A writer friend recently sent me an e‑mail. “What are you doing?”
I said, “Pushing the alphabet keys. You?”
She replied, “Working the delete key!”
I suspect that the most important aspect of writing is what’s not on the page. The white space. What you take out. Leave out. Cut. An editor once told me it’s much better to over- write, than under-write. Better to cut than to add, so you have only what is necessary. I once heard a lecture by Donald Hall, poet, picture book writer, a former US poet-laureate. If I remember his words correctly, he said, “The good writer tries to create the perfect O. But he leaves a gap, so that it’s like the letter C. If that gap is too large, your reader cannot fill it. If it’s too small, there is no reason for the reader to fill it. But if it is just right, your reader fills it with his/her own experience and the circle is complete.”
Want to study writing? Take three courses.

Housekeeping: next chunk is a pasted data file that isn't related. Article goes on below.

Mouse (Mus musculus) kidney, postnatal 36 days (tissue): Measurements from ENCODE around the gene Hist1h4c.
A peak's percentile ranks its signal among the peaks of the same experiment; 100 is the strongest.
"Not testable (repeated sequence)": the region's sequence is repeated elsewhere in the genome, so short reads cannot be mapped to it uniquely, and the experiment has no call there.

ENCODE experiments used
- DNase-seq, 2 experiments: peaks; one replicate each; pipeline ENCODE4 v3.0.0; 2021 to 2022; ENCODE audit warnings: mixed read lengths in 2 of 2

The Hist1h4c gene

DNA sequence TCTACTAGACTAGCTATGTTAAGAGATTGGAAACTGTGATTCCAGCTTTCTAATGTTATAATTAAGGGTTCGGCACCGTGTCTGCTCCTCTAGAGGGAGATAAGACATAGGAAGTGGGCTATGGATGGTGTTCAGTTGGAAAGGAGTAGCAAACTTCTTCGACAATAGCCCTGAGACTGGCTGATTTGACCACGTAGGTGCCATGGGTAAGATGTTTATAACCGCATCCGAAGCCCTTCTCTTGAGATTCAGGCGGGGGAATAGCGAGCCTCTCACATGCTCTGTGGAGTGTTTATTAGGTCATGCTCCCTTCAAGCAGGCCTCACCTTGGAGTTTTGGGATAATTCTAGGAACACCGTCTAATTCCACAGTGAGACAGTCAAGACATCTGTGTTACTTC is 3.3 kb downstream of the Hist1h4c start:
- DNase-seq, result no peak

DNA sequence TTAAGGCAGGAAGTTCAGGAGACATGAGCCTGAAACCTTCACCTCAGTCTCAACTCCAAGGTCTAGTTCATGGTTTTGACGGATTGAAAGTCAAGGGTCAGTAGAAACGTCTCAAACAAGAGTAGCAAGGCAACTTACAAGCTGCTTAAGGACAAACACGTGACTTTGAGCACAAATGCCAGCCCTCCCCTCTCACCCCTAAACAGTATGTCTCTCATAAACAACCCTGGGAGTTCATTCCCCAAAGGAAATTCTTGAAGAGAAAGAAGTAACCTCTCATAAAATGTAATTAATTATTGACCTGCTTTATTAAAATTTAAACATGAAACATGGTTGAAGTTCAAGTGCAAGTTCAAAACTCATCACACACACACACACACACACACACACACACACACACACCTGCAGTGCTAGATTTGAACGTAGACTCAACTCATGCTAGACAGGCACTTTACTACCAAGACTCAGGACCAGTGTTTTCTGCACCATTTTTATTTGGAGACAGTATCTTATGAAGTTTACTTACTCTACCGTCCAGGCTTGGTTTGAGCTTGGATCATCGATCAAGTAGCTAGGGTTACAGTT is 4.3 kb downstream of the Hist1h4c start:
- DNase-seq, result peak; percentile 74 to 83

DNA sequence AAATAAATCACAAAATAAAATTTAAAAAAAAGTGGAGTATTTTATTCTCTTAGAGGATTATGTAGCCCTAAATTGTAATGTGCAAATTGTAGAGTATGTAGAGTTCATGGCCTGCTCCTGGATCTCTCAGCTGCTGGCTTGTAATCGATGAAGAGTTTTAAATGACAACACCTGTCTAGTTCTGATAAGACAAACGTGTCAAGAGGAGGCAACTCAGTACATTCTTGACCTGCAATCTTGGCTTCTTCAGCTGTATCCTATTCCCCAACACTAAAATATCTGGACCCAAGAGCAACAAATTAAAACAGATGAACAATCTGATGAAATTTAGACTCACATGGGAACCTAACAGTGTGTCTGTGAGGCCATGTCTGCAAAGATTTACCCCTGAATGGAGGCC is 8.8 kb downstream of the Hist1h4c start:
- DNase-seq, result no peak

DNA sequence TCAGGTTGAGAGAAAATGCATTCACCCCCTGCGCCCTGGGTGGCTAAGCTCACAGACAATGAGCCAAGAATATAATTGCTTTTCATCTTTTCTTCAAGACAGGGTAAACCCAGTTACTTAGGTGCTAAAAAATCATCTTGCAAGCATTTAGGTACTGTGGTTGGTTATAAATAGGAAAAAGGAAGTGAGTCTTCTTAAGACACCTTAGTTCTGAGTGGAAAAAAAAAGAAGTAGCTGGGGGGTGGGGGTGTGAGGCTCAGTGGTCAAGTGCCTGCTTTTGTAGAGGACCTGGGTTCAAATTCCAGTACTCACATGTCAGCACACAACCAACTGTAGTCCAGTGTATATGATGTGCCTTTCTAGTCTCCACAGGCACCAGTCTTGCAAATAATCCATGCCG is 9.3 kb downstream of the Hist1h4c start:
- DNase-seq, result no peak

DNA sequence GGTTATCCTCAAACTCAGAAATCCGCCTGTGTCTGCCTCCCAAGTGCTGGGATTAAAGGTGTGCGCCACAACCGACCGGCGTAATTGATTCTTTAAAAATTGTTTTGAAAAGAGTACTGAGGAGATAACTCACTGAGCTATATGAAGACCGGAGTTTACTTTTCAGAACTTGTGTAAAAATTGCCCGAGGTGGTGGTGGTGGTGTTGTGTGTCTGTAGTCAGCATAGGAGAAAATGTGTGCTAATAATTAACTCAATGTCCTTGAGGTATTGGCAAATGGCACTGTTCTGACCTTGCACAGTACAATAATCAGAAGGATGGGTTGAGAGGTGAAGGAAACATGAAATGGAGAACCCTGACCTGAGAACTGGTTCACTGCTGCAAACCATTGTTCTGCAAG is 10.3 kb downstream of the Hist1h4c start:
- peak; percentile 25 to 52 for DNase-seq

1. A journalism course will teach you what to put in.
2. A poetry course will teach you what to take out.
3. A voice class will teach you to hear if your words sing.
3 thoughts on “What you leave out”
I love the suggestion of taking the three different kinds of courses to learn writing. Especially now, when so many writers are encouraged or desire to blog. Is a blog just an online diary or is it a form of journalism? Just sampling a few different blogs will show what a wide range of styles there are. I appreciate how focused and succinct your posts are–always enjoy reading them, even if I don’t comment.
I enjoyed this post as well. I just received some edits from a friend–tough edits (that will make a better book), so I’m finding myself staring at things on my desk. I think one more day of letting his comments filter through my brain, then the fixes that are collecting in my head will start to make it onto the screen. Until then it’s nice to read useful blog posts such as this. I love to read poetry so your #2 resonated with me. I think a scene has to capture a mood in a way that a poet does in a poem. At some point I read a poet who said a poem was capturing how one person feels (or what it’s like to be them) at one particular moment on earth. Or Billy Collins says it’s trying to capture a feeling there isn’t a word for in the dictionary. Isn’t that what a good scene does?